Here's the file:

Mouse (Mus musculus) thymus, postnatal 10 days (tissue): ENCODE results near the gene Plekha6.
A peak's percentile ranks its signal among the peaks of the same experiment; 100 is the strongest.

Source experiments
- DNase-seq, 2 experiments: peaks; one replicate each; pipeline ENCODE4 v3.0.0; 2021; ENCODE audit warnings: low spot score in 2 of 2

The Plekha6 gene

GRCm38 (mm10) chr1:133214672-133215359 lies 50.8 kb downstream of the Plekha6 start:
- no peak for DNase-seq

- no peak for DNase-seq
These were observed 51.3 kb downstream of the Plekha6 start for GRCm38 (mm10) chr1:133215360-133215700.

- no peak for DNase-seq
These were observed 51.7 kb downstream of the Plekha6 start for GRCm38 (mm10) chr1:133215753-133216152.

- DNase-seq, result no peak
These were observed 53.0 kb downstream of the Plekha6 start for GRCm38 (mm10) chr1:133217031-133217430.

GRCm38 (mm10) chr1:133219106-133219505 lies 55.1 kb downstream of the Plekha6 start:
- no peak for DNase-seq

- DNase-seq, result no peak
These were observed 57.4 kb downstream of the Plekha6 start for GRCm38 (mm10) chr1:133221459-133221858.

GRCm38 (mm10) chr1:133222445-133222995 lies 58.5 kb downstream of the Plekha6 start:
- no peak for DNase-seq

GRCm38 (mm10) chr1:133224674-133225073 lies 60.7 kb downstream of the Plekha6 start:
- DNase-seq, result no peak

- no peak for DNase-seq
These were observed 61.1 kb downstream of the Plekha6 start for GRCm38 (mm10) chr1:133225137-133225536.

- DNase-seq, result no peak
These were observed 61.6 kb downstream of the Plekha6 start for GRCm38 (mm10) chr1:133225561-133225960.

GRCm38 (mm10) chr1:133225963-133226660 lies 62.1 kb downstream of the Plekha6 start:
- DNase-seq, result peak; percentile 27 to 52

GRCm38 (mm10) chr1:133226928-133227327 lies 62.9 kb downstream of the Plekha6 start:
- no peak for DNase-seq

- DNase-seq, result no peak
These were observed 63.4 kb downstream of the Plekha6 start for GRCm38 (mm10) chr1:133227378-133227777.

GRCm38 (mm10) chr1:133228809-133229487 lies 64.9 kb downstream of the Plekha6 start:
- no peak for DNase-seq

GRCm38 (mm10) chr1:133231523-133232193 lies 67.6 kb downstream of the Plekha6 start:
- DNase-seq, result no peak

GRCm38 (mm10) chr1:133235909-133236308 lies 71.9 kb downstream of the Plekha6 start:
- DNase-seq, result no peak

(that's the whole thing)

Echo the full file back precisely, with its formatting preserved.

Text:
Mouse (Mus musculus) thymus, postnatal 10 days (tissue): ENCODE results near the gene Plekha6.
A peak's percentile ranks its signal among the peaks of the same experiment; 100 is the strongest.

Source experiments
- DNase-seq, 2 experiments: peaks; one replicate each; pipeline ENCODE4 v3.0.0; 2021; ENCODE audit warnings: low spot score in 2 of 2

The Plekha6 gene

GRCm38 (mm10) chr1:133214672-133215359 lies 50.8 kb downstream of the Plekha6 start:
- no peak for DNase-seq

- no peak for DNase-seq
These were observed 51.3 kb downstream of the Plekha6 start for GRCm38 (mm10) chr1:133215360-133215700.

- no peak for DNase-seq
These were observed 51.7 kb downstream of the Plekha6 start for GRCm38 (mm10) chr1:133215753-133216152.

- DNase-seq, result no peak
These were observed 53.0 kb downstream of the Plekha6 start for GRCm38 (mm10) chr1:133217031-133217430.

GRCm38 (mm10) chr1:133219106-133219505 lies 55.1 kb downstream of the Plekha6 start:
- no peak for DNase-seq

- DNase-seq, result no peak
These were observed 57.4 kb downstream of the Plekha6 start for GRCm38 (mm10) chr1:133221459-133221858.

GRCm38 (mm10) chr1:133222445-133222995 lies 58.5 kb downstream of the Plekha6 start:
- no peak for DNase-seq

GRCm38 (mm10) chr1:133224674-133225073 lies 60.7 kb downstream of the Plekha6 start:
- DNase-seq, result no peak

- no peak for DNase-seq
These were observed 61.1 kb downstream of the Plekha6 start for GRCm38 (mm10) chr1:133225137-133225536.

- DNase-seq, result no peak
These were observed 61.6 kb downstream of the Plekha6 start for GRCm38 (mm10) chr1:133225561-133225960.

GRCm38 (mm10) chr1:133225963-133226660 lies 62.1 kb downstream of the Plekha6 start:
- DNase-seq, result peak; percentile 27 to 52

GRCm38 (mm10) chr1:133226928-133227327 lies 62.9 kb downstream of the Plekha6 start:
- no peak for DNase-seq

- DNase-seq, result no peak
These were observed 63.4 kb downstream of the Plekha6 start for GRCm38 (mm10) chr1:133227378-133227777.

GRCm38 (mm10) chr1:133228809-133229487 lies 64.9 kb downstream of the Plekha6 start:
- no peak for DNase-seq

GRCm38 (mm10) chr1:133231523-133232193 lies 67.6 kb downstream of the Plekha6 start:
- DNase-seq, result no peak

GRCm38 (mm10) chr1:133235909-133236308 lies 71.9 kb downstream of the Plekha6 start:
- DNase-seq, result no peak